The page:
Technology Trends 2023: Slow Lurch Towards Smart Kitchens, As Appliances Are Increasingly Robotic And App-Based
Market watchers report India is among top four countries in Asia that propel smart kitchen appliance business.
Robotic roti makers, dosa ‘printers’ and smart cookers hit the market.
Prototype Idli ‘ATM’ is installed in Bengaluru; set for franchising this year.
Internet of Things promises ‘connected kitchen’.
Two years of intermittent Covid lockdowns and almost continuous Work From Home (WFH) for lakhs of professionals in India has had an interesting side effect.
Many employed women discovered that with Zoom or Webex calls taking up so much of their time, the demands of the kitchen came under increasing pressure and cooking became a challenging chore.
And for young families where at least one partner was a tech professional, the solution was a no-brainer: get smart — appliance-wise.
Coincidentally the market saw a sharp rise in the availability of kitchen appliances which promised to cut the hassle of cooking, sharply reducing the time it takes to rustle up a meal — or two.
In a late 2021 survey, Gurugram-based market analyst Ken Research released a report on the Global Smart Kitchen Market, which concluded: “Effective growth in consumer disposable income and growing technological trends such as internet of things (IoT) and artificial intelligence (AI)-enabled devices are fostering the smart kitchen appliances market growth.”
Among the top manufacturing players in the smart kitchen products business that the report identified, many already had plants in India: Samsung, Whirlpool, LG , Bosch, Panasonic, Haier and Philips.
So, it was not surprising that the study found: “India, China, Japan, and South Korea are some of the foremost countries that propel the market around the Asia Pacific region.” (Read overview of report here.)
In the West, smart kitchens have come to mean remote control of a variety of kitchen gadgets and fixtures — ovens, microwaves, refrigerators, chimneys, water purifiers — enabling owners to remotely control these appliances from a smartphone.
Smart refrigerators like the range popularised by Samsung and others, have cameras inside, that check on stock levels, expiry dates and to generate shopping lists — even placing orders and displaying them on an LED screen.
Sales suggest Indians who may find value in such connected kitchens are in a small minority — as yet. For most of them true value lies in technology that leads to palpable labour saving.
For many cooking-averse professionals, the low hanging fruit as far as smart kitchen appliances was the smart cooker. The electric rice cooker has been around for a long time — India and China are the two largest markets. So has the pressure cooker — another appliance that has been a perennial big seller in India for decades.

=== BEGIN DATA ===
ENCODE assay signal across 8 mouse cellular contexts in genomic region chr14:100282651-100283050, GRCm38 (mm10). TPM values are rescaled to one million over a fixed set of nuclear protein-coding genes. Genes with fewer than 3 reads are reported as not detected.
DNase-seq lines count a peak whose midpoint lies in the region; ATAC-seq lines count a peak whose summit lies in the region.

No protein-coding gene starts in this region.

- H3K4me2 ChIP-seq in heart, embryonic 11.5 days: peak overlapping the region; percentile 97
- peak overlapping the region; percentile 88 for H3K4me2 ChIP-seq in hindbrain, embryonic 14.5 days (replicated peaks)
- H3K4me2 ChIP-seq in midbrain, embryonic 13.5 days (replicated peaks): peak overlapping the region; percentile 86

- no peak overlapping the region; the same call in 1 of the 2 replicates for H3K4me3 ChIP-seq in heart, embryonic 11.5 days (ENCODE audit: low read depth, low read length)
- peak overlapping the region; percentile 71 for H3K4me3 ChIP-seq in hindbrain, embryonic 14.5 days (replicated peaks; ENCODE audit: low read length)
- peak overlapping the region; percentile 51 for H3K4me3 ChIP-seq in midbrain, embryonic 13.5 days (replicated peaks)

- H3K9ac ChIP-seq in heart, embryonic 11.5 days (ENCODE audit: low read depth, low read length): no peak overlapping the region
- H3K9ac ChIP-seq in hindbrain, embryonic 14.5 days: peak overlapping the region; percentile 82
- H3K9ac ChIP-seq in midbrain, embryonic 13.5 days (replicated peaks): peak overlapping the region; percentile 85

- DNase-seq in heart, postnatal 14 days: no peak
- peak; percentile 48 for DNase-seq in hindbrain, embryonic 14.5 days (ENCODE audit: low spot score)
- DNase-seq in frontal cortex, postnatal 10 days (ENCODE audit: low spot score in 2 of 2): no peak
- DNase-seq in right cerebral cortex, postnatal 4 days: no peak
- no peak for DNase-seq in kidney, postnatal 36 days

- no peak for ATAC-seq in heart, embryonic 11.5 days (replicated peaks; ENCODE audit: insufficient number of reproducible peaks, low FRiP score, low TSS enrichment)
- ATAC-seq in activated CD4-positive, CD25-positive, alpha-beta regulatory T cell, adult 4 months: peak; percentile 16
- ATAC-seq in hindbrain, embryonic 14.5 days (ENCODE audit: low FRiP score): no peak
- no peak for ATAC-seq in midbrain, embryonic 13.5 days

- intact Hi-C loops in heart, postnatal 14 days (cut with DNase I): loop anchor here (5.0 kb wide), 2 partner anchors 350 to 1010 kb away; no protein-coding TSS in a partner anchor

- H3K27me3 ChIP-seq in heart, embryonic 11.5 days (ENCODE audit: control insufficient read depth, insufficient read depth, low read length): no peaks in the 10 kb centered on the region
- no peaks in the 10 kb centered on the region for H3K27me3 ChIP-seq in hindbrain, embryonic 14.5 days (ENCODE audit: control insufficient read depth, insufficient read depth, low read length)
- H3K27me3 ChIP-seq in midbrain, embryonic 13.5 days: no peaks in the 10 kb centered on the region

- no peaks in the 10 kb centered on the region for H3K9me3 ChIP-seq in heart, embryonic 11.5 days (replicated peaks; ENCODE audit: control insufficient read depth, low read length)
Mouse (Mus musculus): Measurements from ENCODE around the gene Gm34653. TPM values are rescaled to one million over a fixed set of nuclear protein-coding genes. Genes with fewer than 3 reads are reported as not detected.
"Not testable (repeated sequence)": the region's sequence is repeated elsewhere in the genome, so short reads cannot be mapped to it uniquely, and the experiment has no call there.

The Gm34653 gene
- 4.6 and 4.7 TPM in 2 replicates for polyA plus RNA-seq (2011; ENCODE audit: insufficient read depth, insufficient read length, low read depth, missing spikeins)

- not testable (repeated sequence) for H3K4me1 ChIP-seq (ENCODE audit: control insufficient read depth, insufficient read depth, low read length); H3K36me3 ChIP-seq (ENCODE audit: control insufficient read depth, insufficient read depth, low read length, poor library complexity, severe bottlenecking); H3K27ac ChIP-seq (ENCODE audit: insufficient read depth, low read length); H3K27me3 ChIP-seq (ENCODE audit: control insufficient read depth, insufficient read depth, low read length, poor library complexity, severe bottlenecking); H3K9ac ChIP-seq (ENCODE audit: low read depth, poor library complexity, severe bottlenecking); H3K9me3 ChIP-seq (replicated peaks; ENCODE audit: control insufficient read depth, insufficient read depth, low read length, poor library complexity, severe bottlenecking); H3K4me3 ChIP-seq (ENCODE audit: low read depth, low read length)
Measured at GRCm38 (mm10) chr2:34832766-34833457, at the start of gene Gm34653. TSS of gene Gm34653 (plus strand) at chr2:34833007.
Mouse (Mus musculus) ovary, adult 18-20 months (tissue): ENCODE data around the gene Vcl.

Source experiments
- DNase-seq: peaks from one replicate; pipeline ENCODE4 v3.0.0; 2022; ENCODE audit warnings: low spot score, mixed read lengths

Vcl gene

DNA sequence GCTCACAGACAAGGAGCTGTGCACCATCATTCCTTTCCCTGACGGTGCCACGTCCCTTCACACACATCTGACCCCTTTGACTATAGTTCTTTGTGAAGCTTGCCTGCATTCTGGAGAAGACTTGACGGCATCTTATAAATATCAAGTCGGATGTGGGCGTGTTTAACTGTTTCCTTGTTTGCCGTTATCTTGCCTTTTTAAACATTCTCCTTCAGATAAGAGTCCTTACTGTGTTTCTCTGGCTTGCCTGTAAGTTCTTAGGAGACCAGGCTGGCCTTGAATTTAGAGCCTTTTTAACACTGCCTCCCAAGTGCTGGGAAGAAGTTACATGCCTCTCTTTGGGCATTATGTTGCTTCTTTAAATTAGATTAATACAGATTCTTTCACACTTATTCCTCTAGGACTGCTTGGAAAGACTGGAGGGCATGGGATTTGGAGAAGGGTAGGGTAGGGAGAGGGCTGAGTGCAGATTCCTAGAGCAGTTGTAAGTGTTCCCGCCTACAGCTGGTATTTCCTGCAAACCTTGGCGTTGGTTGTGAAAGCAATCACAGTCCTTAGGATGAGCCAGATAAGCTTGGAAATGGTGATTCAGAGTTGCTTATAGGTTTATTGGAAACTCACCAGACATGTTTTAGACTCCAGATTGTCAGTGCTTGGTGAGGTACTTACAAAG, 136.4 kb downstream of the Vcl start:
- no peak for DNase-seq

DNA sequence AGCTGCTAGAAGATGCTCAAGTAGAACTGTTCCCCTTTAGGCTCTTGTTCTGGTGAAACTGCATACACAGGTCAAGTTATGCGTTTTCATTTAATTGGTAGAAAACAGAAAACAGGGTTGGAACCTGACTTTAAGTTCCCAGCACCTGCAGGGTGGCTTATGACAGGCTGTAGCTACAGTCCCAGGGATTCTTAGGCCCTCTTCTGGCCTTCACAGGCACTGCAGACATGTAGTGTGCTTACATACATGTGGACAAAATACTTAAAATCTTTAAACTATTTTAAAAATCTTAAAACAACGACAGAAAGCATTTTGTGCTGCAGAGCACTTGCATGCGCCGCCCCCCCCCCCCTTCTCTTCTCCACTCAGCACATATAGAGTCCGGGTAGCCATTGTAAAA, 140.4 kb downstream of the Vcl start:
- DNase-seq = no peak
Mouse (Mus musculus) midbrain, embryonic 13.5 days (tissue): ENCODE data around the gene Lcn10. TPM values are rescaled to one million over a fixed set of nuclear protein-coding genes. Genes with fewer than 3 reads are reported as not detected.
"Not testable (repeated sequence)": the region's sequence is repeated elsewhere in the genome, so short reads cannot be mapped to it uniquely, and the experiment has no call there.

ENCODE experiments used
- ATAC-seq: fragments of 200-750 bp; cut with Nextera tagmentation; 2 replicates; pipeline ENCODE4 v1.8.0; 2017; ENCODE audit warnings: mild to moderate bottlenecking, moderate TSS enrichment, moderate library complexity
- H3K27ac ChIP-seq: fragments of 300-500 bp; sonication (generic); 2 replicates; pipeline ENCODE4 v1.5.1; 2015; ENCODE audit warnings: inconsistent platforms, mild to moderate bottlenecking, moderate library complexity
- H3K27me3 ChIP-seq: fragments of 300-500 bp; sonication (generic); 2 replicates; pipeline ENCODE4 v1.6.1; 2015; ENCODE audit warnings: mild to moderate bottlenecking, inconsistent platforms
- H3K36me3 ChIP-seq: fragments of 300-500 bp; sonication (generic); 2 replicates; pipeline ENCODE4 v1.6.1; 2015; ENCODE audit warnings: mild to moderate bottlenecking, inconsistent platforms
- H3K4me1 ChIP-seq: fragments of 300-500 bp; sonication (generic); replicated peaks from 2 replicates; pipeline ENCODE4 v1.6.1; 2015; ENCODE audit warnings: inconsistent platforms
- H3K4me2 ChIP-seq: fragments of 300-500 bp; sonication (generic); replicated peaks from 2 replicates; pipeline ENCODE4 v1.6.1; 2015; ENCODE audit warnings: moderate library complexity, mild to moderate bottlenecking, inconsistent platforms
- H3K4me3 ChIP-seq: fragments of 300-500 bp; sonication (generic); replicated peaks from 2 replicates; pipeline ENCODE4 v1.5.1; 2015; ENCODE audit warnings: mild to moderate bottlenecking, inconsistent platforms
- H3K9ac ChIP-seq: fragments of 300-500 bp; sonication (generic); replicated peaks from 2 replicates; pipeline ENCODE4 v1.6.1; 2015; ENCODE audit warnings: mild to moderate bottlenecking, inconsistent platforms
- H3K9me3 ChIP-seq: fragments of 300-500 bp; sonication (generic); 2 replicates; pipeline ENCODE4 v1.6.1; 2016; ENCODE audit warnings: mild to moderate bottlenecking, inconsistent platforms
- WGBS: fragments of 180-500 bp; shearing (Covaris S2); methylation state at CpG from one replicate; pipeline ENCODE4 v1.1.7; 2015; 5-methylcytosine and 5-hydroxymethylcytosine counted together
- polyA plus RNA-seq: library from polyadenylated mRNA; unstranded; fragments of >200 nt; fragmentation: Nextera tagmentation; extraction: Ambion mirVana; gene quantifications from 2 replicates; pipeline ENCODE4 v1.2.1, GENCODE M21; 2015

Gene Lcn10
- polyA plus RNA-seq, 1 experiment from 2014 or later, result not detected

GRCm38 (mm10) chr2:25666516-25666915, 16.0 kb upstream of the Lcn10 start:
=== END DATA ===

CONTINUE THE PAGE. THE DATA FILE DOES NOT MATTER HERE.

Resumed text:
Smart Electric Pressure Cooker
What makes a cooker smart? It is essentially a combo of pressure cooker and electric rice cooker, with some brains.
Thanks to a built-in microcomputer, it can work as a warmer or a slow cooker or as an air fryer; it can sauté or steam, or make dahi especially in winter. You can select the cooking temperature or pressure. Or if that is too much effort you can, in some models, use one of the presets for pulao, biryani, chole, khichdi, vegetable curry, rajma chole, dal, chicken curry….
And a timer lets you preset to start the cooking at any time.
Mr Butler RoboChef, InstaPot, Wonderchef Nutripot, and Aufla are some of the brands that pop up in a search on Amazon, Croma, Reliance Digital and other online sites. They are priced from Rs 7,000 and Rs 10,000 and are typically of 6 litres capacity.
Robotic roti maker
In recent weeks, if you are on Facebook, chances are you have been flooded with sponsored ads for the Wonderchef Roti-Magic Rotimaker.
Chuck in atta, water and some salt to taste and the appliance, kneads the dough, and rolls out rotis — up to 15 within the first 13 minutes. You can set the quality, soft, medium or ‘kadak’ to make anything from chapatis to rotis to phulkas and all textures in between.
Converting atta to dough is a messy process — especially cumbersome if you need to serve 4-5 family members. Many mixer-grinders now come with dough making attachment. But rolling the roti and then roasting it on a thava is another time-consuming task.
The roti maker automates all three tasks and there could be many takes for the value proposition — if they think the convenience is worth the asking price of Rs 79,999. “They” will also include many bachelors sharing an apartment, for whom it may pay for itself fairly soon when compared to the option of “outsourcing” the task.